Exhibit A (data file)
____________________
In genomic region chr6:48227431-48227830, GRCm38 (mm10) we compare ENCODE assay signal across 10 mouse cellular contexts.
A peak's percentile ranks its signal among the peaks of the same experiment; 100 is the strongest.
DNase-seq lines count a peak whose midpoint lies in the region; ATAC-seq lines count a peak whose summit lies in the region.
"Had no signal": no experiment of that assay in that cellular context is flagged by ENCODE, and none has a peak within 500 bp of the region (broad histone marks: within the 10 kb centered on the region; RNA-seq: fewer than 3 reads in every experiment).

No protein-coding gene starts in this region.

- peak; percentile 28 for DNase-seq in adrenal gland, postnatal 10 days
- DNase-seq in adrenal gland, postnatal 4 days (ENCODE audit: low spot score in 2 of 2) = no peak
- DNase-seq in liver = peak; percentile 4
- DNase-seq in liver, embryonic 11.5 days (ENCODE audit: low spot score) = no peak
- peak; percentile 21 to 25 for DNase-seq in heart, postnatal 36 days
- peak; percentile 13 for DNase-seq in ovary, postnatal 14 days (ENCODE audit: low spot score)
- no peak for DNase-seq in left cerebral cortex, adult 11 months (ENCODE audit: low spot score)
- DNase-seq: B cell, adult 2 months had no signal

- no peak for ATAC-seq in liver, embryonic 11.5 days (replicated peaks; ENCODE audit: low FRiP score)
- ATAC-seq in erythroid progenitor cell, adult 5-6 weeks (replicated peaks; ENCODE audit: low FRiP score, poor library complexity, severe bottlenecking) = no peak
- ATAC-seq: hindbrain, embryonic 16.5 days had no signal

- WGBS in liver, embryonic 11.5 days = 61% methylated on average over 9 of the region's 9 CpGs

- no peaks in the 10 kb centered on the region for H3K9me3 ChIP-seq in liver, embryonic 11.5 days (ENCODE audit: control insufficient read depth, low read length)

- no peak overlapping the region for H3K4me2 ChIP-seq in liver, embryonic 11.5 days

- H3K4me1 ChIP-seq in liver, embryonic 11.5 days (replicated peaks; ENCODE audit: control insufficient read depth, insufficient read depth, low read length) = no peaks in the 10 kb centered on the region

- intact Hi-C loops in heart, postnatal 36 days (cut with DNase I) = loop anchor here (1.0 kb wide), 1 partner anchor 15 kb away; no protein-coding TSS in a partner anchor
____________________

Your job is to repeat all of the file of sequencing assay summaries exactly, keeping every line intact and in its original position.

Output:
In genomic region chr6:48227431-48227830, GRCm38 (mm10) we compare ENCODE assay signal across 10 mouse cellular contexts.
A peak's percentile ranks its signal among the peaks of the same experiment; 100 is the strongest.
DNase-seq lines count a peak whose midpoint lies in the region; ATAC-seq lines count a peak whose summit lies in the region.
"Had no signal": no experiment of that assay in that cellular context is flagged by ENCODE, and none has a peak within 500 bp of the region (broad histone marks: within the 10 kb centered on the region; RNA-seq: fewer than 3 reads in every experiment).

No protein-coding gene starts in this region.

- peak; percentile 28 for DNase-seq in adrenal gland, postnatal 10 days
- DNase-seq in adrenal gland, postnatal 4 days (ENCODE audit: low spot score in 2 of 2) = no peak
- DNase-seq in liver = peak; percentile 4
- DNase-seq in liver, embryonic 11.5 days (ENCODE audit: low spot score) = no peak
- peak; percentile 21 to 25 for DNase-seq in heart, postnatal 36 days
- peak; percentile 13 for DNase-seq in ovary, postnatal 14 days (ENCODE audit: low spot score)
- no peak for DNase-seq in left cerebral cortex, adult 11 months (ENCODE audit: low spot score)
- DNase-seq: B cell, adult 2 months had no signal

- no peak for ATAC-seq in liver, embryonic 11.5 days (replicated peaks; ENCODE audit: low FRiP score)
- ATAC-seq in erythroid progenitor cell, adult 5-6 weeks (replicated peaks; ENCODE audit: low FRiP score, poor library complexity, severe bottlenecking) = no peak
- ATAC-seq: hindbrain, embryonic 16.5 days had no signal

- WGBS in liver, embryonic 11.5 days = 61% methylated on average over 9 of the region's 9 CpGs

- no peaks in the 10 kb centered on the region for H3K9me3 ChIP-seq in liver, embryonic 11.5 days (ENCODE audit: control insufficient read depth, low read length)

- no peak overlapping the region for H3K4me2 ChIP-seq in liver, embryonic 11.5 days

- H3K4me1 ChIP-seq in liver, embryonic 11.5 days (replicated peaks; ENCODE audit: control insufficient read depth, insufficient read depth, low read length) = no peaks in the 10 kb centered on the region

- intact Hi-C loops in heart, postnatal 36 days (cut with DNase I) = loop anchor here (1.0 kb wide), 1 partner anchor 15 kb away; no protein-coding TSS in a partner anchor